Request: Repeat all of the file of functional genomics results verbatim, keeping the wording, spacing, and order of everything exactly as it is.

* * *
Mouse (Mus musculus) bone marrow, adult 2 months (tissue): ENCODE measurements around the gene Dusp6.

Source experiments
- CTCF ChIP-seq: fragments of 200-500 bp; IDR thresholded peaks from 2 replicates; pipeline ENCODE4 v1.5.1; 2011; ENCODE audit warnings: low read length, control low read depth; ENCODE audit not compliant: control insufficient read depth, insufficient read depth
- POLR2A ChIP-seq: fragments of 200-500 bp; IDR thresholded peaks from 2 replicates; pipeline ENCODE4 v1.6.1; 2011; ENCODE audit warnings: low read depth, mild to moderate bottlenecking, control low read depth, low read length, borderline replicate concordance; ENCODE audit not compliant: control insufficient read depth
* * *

Mouse (Mus musculus) bone marrow, adult 2 months (tissue): ENCODE measurements around the gene Dusp6.

Source experiments
- CTCF ChIP-seq: fragments of 200-500 bp; IDR thresholded peaks from 2 replicates; pipeline ENCODE4 v1.5.1; 2011; ENCODE audit warnings: low read length, control low read depth; ENCODE audit not compliant: control insufficient read depth, insufficient read depth
- POLR2A ChIP-seq: fragments of 200-500 bp; IDR thresholded peaks from 2 replicates; pipeline ENCODE4 v1.6.1; 2011; ENCODE audit warnings: low read depth, mild to moderate bottlenecking, control low read depth, low read length, borderline replicate concordance; ENCODE audit not compliant: control insufficient read depth